Shutting down one tube for a year or more for repairs would cut peak rail service between New Jersey and New York by 75 percent.
NEWARK, N.J. (AP) Lengthy environmental studies could increase the likelihood that the 106-year-old rail tunnel between New Jersey and New York City would have to close for repairs before a new tunnel is built, a situation one lawmaker has referred to previously as a “transportation Armageddon,” a study said.
The study by Common Good, a nonpartisan group whose mission is to “simplify government,” said there is a 25 percent chance one of the existing two tunnel tubes under the Hudson River would need to be shut down by 2023 — three years before the new tunnel's project completion date, assuming environmental work is done in 2019. That chance rises to 75 percent if the environmental process takes additional two to four years, the report said.
The tunnel suffered saltwater damage from Superstorm Sandy in 2012 that has contributed to electrical and other problems, according to officials from Amtrak, which owns the tunnel. They also have admitted the full extent of the damage is unknown. In 2014, Amtrak CEO Joseph Boardman said the tubes would have to shut down for repairs in less than 20 years, but wasn't more specific.
Last summer, after tunnel problems caused widespread delays four times in one week, Stephen Gardner, Amtrak's vice president of Northeast Corridor infrastructure investment, told New Jersey lawmakers to expect more of the same until a new tunnel is built.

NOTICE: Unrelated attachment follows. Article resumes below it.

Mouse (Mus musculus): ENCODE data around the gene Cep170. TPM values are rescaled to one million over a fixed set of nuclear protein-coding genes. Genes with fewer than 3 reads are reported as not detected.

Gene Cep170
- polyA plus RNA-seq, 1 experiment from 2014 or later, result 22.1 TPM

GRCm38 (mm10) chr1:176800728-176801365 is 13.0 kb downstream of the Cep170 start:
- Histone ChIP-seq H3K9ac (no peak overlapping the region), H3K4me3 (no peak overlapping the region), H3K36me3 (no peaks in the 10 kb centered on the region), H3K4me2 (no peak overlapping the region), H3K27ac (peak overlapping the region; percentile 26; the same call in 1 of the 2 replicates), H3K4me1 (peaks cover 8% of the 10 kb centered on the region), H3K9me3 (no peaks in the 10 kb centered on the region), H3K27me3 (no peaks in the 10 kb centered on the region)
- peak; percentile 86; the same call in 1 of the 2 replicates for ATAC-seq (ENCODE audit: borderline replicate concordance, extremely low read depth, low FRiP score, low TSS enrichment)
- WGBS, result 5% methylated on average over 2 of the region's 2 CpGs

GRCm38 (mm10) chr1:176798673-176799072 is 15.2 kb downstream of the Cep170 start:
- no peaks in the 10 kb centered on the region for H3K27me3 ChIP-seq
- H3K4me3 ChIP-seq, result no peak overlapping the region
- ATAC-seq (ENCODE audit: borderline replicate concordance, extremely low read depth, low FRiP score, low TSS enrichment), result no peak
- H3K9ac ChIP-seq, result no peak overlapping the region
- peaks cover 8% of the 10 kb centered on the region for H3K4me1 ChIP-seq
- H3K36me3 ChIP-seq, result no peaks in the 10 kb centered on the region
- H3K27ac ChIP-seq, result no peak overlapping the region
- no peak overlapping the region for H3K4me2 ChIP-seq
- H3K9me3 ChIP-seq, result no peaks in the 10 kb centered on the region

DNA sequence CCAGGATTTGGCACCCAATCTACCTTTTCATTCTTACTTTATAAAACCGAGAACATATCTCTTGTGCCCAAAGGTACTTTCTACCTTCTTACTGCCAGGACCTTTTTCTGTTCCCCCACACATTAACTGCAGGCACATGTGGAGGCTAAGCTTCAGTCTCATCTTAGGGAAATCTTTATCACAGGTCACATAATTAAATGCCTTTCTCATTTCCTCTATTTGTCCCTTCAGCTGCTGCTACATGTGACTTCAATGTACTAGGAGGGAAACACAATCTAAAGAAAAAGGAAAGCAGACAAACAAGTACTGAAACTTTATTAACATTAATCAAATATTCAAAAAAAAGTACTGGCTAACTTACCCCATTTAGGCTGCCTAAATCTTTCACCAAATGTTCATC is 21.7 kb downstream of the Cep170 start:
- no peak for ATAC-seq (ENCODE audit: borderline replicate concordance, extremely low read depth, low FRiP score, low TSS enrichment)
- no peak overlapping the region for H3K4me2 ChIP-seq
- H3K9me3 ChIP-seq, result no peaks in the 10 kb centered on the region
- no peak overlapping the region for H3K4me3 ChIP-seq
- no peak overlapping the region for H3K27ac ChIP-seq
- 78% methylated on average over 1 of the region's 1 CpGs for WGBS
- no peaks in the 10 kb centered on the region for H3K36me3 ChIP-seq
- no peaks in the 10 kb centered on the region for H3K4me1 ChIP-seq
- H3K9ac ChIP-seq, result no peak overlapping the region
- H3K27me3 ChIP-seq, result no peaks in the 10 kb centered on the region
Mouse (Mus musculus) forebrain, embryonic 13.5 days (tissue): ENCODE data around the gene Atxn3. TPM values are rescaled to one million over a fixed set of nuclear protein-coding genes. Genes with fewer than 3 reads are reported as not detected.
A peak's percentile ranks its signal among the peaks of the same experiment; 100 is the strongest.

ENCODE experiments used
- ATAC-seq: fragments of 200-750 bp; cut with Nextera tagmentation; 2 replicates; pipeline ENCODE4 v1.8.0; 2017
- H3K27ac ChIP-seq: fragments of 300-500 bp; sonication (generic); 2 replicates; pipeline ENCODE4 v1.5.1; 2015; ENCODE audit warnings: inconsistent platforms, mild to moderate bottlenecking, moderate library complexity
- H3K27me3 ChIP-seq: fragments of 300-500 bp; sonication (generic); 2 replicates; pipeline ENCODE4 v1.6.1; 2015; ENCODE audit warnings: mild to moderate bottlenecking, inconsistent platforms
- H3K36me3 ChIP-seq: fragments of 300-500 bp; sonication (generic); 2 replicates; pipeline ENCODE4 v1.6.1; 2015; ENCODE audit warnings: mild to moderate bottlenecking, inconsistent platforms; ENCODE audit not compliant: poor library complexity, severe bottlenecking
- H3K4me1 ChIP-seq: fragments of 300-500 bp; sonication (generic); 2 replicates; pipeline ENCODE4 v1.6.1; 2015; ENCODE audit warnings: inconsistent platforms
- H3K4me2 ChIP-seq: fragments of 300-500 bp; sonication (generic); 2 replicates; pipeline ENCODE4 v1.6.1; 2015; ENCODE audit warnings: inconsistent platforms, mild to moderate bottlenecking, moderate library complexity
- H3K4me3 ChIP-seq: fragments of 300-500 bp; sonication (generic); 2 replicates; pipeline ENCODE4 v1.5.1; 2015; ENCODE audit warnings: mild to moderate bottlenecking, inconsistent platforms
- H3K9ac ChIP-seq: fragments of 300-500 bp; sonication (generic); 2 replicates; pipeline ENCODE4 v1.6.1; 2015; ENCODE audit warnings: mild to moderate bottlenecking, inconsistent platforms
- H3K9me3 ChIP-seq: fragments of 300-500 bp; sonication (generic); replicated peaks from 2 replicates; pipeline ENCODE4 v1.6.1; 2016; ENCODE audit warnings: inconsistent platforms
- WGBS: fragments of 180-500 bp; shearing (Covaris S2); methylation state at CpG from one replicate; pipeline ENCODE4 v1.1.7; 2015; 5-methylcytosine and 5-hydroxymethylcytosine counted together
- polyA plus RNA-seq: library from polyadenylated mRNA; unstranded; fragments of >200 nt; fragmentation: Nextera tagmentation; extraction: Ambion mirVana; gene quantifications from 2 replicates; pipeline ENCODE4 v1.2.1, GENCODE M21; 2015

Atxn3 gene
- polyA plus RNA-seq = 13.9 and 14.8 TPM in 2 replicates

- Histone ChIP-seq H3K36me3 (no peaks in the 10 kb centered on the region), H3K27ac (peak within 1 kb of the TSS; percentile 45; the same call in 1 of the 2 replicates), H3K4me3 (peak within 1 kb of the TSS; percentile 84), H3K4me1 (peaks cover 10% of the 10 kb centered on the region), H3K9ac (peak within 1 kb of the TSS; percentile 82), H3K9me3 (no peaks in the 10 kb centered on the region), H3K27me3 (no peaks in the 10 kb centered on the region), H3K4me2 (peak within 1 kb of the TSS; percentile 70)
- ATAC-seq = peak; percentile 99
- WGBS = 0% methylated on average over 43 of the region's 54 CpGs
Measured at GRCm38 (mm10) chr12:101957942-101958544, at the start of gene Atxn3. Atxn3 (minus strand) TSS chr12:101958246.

Shutting down one tube for a year or more for repairs would cut peak rail service between New Jersey and New York by 75 percent and could lead to what Sen. Charles Schumer, D-N.Y., described last summer as “transportation Armageddon.”
“Our view is the environmental review could be done in a matter of a few months, not a few years,” said Philip K. Howard, the report's author and Common Good's chairman. “It's evolved over the years to be this kind of 'no-pebble-left-unturned,' hand-wringing process.”
Through spokespeople, Amtrak and New Jersey Transit, two of the tunnel project's major stakeholders, defended the pace of the process and said they are following federal guidelines.
Amtrak spokesman Craig Schulz noted that a recent notice filed by the Federal Railroad Administration, the agency overseeing the environmental review, estimated it will take two years.
“The environmental review process required to construct a new Hudson River Tunnel and rehabilitate the existing one — a critical component of the broader Gateway Program — has officially begun,” Schulz said. “The partners are committed to an aggressive 24-month schedule and welcome opportunities to further streamline the process where it is realistic and appropriate to do so.”
In March, U.S. Transportation Secretary Anthony Foxx announced his department would accelerate environmental reviews and permitting to push the project forward.
Howard said that although the environmental review could take two years, various permitting issues could take another year.
The tunnel is one component of the estimated $24 billion Gateway project, which includes an expanded Penn Station in New York and infrastructure improvements in New Jersey. The project is seen as critical in a region in which hundreds of thousands of people ride trains daily between Washington, D.C., and Boston.
New Jersey Transit, whose commuter trains make up the bulk of traffic through tunnel, is managing the environmental review process under the oversight of the FRA.
“We have performed prior environmental analyses and have always maintained their schedules,” NJ Transit spokeswoman Nancy Snyder said.
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